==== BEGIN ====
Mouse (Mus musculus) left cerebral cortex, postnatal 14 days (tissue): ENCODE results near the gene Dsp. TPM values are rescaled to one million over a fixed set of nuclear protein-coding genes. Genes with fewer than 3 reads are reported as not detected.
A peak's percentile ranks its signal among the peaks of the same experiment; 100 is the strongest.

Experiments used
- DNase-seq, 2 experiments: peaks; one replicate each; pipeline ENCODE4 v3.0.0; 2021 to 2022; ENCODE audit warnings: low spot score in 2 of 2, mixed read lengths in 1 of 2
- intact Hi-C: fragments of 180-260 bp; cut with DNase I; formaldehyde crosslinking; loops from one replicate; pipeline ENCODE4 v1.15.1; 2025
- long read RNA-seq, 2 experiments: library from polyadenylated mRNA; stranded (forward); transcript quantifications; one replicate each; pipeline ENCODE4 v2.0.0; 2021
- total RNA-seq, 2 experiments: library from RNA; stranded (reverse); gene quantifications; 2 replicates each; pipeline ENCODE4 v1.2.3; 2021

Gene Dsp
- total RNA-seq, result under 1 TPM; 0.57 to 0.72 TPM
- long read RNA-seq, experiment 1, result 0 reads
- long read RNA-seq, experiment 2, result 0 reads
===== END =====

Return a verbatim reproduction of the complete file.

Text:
Mouse (Mus musculus) left cerebral cortex, postnatal 14 days (tissue): ENCODE results near the gene Dsp. TPM values are rescaled to one million over a fixed set of nuclear protein-coding genes. Genes with fewer than 3 reads are reported as not detected.
A peak's percentile ranks its signal among the peaks of the same experiment; 100 is the strongest.

Experiments used
- DNase-seq, 2 experiments: peaks; one replicate each; pipeline ENCODE4 v3.0.0; 2021 to 2022; ENCODE audit warnings: low spot score in 2 of 2, mixed read lengths in 1 of 2
- intact Hi-C: fragments of 180-260 bp; cut with DNase I; formaldehyde crosslinking; loops from one replicate; pipeline ENCODE4 v1.15.1; 2025
- long read RNA-seq, 2 experiments: library from polyadenylated mRNA; stranded (forward); transcript quantifications; one replicate each; pipeline ENCODE4 v2.0.0; 2021
- total RNA-seq, 2 experiments: library from RNA; stranded (reverse); gene quantifications; 2 replicates each; pipeline ENCODE4 v1.2.3; 2021

Gene Dsp
- total RNA-seq, result under 1 TPM; 0.57 to 0.72 TPM
- long read RNA-seq, experiment 1, result 0 reads
- long read RNA-seq, experiment 2, result 0 reads